Overdone, rigor can be lifeless and sterile, focused more on why things can’t be done than on what can be done. Those familiar with the Enneagram can easily see the correlation to Ennea-type One and, as with personality type, it is not the strategy itself that is problem, it is whether one is applying it to much, too little, or just enough. Likewise with rigor; the right amount is important. Too much can unnecessarily slow down the decision making process; too little leads to flawed decisions.
In the illustration that accompanies this post, the vertical arrow represents the need to calibrate the degree of rigor to the situation.
Rigor by itself does not make for effective thinking, however, and rigor must be supported by curiosity and creativity.
Curiosity, which correlates to point Seven of the Enneagram in this model, is inquisitiveness and an eager desire to know. Curiosity is not goal-directed beyond this desire to know, and the most curious minds pursue knowledge and information for the pure pleasure of the pursuit and the knowing. For leaders, this curiosity involves the pursuit of knowledge in areas that may not have a direct impact on business decisions. It is inquisitiveness about other people and how they live, it is the attempt to know things about the world with an understanding that those things may never prove useful in an obvious way. At the same time, the curious leader knows that one never knows what person or piece of information will prove useful one day, and that the broader the scope of one’s knowledge is the more likely he or she will have the a piece of information at the time it becomes useful, or at least a better idea of how to find an answer.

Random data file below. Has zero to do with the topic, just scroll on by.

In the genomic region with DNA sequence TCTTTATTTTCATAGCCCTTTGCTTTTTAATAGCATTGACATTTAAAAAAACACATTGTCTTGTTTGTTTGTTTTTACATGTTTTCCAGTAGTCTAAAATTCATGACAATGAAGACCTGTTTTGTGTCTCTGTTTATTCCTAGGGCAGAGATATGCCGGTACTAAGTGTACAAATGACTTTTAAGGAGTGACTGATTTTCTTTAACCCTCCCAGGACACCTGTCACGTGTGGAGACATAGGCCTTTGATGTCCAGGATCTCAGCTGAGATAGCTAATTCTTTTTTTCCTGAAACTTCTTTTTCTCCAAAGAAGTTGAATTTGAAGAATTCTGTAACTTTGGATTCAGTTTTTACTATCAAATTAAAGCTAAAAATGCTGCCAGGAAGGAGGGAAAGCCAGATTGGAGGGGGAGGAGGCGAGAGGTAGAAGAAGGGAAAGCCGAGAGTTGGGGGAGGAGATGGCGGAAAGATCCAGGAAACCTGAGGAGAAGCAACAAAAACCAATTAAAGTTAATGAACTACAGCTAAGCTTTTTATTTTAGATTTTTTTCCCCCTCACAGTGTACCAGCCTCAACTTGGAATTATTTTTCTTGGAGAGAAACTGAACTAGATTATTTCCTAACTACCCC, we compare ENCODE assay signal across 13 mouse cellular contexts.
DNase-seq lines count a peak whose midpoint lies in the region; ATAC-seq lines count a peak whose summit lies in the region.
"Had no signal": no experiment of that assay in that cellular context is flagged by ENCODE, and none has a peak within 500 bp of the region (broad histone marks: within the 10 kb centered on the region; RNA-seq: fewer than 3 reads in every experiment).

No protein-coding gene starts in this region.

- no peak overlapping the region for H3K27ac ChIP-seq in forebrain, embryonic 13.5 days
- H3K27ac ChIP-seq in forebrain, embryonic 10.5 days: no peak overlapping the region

Unchecked curiosity can be a problem, however, because it can lead to a lack of discipline and action. The leader should always work on developing and satisfying their curiosity, but it must exist in a dynamic tension with the attribute at the other corner of the triangle, creativity.
Creativity is the ability to create, and create means “to produce or bring about by a course of action or behavior.” While we tend to think of creativity as imaginative, “outside-the-box” thinking, here it is the desire to act and bring something into being that didn’t exist before. Again, those familiar with the Enneagram can easily see the correlation between creativity and Ennea-type Four.
Creativity and curiosity make rigor alive and vibrant, and they exist in a supportive but dynamically tense yin-and-yang relationship. Too much curiosity and nothing gets done; too much creativity and what gets done is not very interesting. Some situations require us to flex more toward creativity; others require us to flex the other way. The horizontal arrow in the diagram represents this tension.
As the arrows indicate, there are no fixed answers to how a leader must think. He or she must have all three qualities and use them in proportion to the circumstances.
There is more to say on each of these attributes and how one can develop them further, and I will elaborate in future posts.
The next blog, however, will focus on the built in flaws in our cognitive abilities that are the biggest obstacles to effective thinking.
1Jacques, Elliot, and Stephen D Clement, Executive Leadership: A Practical Guide to Managing Complexity.